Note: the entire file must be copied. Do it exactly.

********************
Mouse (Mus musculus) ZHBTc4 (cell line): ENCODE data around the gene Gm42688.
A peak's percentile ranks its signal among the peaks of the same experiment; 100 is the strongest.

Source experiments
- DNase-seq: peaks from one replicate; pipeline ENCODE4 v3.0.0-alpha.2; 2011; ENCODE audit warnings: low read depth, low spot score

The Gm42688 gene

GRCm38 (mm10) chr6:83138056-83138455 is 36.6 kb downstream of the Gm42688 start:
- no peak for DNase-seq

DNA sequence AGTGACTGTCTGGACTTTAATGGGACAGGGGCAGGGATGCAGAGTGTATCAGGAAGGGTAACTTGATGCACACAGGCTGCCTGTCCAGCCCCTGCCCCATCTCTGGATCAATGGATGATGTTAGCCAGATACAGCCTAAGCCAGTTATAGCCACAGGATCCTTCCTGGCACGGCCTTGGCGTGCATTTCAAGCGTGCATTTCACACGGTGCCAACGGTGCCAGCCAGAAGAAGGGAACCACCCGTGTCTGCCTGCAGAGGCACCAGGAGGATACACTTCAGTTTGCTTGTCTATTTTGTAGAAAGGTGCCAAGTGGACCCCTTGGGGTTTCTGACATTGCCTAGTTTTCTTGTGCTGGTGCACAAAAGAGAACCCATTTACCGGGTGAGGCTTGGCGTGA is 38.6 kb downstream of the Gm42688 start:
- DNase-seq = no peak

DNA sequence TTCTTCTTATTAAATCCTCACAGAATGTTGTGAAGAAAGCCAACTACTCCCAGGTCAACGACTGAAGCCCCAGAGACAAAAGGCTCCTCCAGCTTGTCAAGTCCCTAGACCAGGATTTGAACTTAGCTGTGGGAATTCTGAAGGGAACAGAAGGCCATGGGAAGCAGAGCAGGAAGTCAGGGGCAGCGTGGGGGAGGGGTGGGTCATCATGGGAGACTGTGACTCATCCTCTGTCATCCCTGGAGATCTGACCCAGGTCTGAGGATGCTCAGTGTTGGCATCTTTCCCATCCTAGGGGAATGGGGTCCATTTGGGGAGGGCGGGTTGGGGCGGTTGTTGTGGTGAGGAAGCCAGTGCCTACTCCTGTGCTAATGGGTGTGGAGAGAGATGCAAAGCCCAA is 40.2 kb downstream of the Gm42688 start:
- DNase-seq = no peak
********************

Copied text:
Mouse (Mus musculus) ZHBTc4 (cell line): ENCODE data around the gene Gm42688.
A peak's percentile ranks its signal among the peaks of the same experiment; 100 is the strongest.

Source experiments
- DNase-seq: peaks from one replicate; pipeline ENCODE4 v3.0.0-alpha.2; 2011; ENCODE audit warnings: low read depth, low spot score

The Gm42688 gene

GRCm38 (mm10) chr6:83138056-83138455 is 36.6 kb downstream of the Gm42688 start:
- no peak for DNase-seq

DNA sequence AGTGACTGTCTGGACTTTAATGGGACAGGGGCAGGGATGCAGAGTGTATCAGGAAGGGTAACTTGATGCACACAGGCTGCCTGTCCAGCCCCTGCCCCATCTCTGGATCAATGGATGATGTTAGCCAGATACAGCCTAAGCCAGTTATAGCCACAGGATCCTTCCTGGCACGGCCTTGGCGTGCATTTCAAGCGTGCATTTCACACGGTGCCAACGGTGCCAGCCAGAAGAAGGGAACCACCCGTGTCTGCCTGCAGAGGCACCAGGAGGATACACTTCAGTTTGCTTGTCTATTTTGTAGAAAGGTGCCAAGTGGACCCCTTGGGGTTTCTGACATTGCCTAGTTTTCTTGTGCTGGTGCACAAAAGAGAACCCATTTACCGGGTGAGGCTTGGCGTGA is 38.6 kb downstream of the Gm42688 start:
- DNase-seq = no peak

DNA sequence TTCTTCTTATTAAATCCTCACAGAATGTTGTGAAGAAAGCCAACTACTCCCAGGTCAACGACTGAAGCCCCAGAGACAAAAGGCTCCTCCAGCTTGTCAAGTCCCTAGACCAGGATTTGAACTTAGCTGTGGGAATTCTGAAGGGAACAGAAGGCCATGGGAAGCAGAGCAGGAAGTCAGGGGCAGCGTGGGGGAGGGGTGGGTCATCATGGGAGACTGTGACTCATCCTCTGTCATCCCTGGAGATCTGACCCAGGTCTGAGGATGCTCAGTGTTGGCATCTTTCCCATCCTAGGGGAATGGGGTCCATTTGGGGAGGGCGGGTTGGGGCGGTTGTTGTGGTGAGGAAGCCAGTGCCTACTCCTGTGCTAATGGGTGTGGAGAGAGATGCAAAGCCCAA is 40.2 kb downstream of the Gm42688 start:
- DNase-seq = no peak